• Recognition that what we are experiencing today is neither completely unique nor qualitatively and quantitatively worse than past eras. We do a poor job teaching history, so we tend to believe that the past is better than the present. This is true in terms of political divisiveness, economic conditions, and even climate-related issues.

  • Reminding our audiences that anger, radicalism and violence is an attribute of a very small part of any population, including ours. Regrettably, the advertising-based media model causes both social and news media to give greater prominence to the words and actions of this unrepresentative part of the population. On a daily basis, we are unlikely to encounter violent people, except in a few pockets in major urban areas.

  • Most importantly, we must remind every audience in the most powerful way we can of President Franklin Roosevelt’s timeless advice in his first radio address during the depths of the Great Depression: “The only thing we have to fear is fear itself.”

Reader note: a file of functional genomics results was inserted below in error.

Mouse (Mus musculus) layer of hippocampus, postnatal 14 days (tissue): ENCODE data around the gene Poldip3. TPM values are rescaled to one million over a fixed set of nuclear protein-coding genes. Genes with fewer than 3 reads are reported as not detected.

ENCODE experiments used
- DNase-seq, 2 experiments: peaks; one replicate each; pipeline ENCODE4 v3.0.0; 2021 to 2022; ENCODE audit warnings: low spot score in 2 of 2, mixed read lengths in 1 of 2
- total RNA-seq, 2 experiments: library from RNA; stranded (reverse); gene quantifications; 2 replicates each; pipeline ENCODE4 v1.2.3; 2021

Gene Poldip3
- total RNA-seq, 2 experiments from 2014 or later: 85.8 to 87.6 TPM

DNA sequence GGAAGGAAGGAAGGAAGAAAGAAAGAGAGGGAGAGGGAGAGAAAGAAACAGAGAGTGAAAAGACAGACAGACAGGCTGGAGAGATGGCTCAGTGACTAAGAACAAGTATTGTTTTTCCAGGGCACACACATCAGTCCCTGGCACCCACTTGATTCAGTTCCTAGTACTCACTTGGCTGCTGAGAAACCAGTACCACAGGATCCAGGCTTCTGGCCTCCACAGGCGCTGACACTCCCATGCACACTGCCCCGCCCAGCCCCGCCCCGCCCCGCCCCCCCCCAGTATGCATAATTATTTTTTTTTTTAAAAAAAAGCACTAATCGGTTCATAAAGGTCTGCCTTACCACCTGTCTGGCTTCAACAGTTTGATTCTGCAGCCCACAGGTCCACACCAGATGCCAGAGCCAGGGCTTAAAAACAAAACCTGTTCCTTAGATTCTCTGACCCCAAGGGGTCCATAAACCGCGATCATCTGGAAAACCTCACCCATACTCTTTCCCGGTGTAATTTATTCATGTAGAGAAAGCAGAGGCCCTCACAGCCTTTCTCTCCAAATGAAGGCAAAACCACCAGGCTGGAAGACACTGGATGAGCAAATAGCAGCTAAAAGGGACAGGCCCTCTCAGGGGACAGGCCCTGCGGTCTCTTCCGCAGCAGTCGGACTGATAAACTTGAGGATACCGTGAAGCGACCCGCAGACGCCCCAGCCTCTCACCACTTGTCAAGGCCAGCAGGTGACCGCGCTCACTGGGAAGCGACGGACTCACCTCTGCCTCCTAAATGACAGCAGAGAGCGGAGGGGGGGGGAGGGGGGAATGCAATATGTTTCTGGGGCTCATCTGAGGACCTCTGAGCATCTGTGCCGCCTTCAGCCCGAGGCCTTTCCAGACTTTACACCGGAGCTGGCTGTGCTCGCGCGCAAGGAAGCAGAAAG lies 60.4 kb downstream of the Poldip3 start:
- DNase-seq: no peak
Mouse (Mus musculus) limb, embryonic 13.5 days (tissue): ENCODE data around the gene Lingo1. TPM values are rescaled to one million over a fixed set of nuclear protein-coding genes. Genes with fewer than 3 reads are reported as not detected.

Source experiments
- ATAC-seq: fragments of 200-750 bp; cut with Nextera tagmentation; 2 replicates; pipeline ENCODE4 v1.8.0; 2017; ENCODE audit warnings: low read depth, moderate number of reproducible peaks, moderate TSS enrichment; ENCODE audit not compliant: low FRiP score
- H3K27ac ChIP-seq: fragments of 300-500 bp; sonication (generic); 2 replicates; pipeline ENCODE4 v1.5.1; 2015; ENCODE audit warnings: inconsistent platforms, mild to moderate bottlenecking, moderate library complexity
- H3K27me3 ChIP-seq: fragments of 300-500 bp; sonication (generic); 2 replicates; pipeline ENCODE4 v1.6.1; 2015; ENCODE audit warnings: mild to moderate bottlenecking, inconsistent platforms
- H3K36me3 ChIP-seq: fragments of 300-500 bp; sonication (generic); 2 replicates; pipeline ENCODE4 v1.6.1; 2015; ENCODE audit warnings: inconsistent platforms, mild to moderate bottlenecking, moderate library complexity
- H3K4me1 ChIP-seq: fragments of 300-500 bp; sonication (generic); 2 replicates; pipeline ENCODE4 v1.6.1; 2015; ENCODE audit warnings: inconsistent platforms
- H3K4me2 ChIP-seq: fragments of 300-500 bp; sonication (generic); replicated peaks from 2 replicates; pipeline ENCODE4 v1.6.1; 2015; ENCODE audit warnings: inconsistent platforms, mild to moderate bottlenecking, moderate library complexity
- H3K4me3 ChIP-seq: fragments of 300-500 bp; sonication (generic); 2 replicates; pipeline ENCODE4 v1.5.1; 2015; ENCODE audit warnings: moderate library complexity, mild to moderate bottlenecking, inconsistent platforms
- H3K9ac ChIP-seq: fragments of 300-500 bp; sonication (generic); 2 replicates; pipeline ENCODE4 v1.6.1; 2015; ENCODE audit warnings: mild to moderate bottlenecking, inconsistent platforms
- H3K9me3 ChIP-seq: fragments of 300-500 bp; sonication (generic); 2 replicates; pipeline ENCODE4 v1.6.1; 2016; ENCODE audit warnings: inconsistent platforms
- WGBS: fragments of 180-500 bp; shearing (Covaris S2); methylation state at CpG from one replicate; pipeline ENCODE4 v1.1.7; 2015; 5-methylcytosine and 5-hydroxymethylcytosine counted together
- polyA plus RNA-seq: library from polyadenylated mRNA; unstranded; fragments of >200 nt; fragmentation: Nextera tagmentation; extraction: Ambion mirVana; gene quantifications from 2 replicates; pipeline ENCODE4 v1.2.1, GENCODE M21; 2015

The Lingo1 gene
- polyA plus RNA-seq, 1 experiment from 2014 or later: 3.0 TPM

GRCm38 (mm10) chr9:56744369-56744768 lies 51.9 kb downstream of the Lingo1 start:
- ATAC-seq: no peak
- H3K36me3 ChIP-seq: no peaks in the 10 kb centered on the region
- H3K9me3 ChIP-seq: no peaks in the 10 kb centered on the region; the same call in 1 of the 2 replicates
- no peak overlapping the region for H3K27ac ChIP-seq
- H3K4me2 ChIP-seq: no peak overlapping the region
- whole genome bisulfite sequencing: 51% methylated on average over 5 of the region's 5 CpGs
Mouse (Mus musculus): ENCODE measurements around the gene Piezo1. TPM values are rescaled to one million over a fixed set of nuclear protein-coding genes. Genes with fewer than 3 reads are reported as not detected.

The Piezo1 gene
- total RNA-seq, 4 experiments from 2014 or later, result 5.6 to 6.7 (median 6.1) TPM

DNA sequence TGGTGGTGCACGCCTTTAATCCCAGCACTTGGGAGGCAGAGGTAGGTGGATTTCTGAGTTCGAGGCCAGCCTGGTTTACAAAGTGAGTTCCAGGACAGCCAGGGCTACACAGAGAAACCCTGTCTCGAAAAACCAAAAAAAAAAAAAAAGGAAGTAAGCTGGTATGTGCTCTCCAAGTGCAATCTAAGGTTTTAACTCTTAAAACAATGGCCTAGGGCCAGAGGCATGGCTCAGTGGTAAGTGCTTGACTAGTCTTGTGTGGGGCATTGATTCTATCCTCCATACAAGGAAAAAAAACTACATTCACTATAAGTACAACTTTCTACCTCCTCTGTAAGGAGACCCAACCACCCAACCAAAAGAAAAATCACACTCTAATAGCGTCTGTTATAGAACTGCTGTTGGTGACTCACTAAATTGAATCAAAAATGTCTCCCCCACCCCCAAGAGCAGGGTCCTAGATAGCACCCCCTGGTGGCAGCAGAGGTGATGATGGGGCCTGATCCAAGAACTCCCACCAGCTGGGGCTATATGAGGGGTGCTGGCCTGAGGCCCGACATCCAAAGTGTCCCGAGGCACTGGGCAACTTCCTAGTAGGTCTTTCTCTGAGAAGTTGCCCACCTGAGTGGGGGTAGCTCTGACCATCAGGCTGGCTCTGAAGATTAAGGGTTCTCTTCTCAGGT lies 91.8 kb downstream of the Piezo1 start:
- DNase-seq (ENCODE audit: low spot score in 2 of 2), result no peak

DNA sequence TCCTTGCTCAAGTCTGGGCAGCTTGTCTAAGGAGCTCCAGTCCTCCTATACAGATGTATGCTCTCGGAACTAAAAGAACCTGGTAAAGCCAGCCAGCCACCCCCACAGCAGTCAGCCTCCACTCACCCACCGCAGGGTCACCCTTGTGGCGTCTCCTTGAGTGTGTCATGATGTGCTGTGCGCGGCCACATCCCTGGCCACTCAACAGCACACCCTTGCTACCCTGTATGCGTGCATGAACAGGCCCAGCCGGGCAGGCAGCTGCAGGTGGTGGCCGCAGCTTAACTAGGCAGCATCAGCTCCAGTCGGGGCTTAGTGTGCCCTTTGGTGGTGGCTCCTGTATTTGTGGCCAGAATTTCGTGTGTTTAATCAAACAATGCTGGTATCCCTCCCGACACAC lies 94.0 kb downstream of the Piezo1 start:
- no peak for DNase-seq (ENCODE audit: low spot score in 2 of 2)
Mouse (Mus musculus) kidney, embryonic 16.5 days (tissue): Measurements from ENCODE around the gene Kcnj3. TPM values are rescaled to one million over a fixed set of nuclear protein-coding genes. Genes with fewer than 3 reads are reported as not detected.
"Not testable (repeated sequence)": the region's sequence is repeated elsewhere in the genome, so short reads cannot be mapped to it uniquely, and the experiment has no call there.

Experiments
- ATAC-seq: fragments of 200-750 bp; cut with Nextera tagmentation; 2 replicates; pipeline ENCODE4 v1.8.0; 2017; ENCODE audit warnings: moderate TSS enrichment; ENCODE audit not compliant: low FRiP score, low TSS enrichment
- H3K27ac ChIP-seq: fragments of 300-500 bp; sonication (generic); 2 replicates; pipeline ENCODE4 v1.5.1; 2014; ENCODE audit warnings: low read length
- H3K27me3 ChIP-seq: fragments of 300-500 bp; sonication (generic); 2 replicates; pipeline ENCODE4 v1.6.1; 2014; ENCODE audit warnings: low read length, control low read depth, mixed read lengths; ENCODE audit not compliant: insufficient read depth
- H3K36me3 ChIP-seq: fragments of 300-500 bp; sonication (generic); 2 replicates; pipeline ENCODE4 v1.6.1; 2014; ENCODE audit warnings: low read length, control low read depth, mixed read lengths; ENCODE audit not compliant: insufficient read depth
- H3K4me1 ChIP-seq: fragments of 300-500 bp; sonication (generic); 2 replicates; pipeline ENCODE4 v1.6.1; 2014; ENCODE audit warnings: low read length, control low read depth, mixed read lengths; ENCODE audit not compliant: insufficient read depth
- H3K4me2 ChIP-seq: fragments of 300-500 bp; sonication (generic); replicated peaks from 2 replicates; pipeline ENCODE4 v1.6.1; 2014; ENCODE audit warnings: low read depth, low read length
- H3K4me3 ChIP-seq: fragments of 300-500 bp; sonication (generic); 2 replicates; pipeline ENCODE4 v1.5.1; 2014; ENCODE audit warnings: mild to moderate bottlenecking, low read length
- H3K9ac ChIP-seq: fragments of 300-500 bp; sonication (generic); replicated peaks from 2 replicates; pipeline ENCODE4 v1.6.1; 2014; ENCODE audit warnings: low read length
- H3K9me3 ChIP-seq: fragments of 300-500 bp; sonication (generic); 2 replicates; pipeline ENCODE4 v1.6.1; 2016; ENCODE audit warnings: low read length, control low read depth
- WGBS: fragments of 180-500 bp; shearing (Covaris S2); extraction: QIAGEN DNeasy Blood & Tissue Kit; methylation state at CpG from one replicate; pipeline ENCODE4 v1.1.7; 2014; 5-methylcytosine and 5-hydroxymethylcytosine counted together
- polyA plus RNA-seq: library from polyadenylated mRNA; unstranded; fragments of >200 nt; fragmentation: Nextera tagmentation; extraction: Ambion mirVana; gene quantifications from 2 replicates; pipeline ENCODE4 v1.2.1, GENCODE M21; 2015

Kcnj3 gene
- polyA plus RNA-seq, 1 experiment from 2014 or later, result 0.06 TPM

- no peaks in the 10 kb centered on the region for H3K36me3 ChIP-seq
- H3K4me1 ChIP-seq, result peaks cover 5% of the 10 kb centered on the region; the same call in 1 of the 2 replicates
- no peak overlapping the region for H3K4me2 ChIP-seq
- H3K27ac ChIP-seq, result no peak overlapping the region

After the dual threats to our Pitney Bowes business from 9/11 and the anthrax bioterrorism threat, I challenged our leaders and employees to reframe how they thought about these horrific tragedies. I said: “We know and have experienced the negative effects of both of these tragedies. What can we do to protect ourselves and others against their recurrence and get compensated for achieving that protection?” Reframing is a critical psychological coping mechanism.

We welcome your engagement to help us reach out to any organizations willing to take the necessary steps to incorporate generative AI into their outbound messaging to employees, customers, communities and other stakeholders.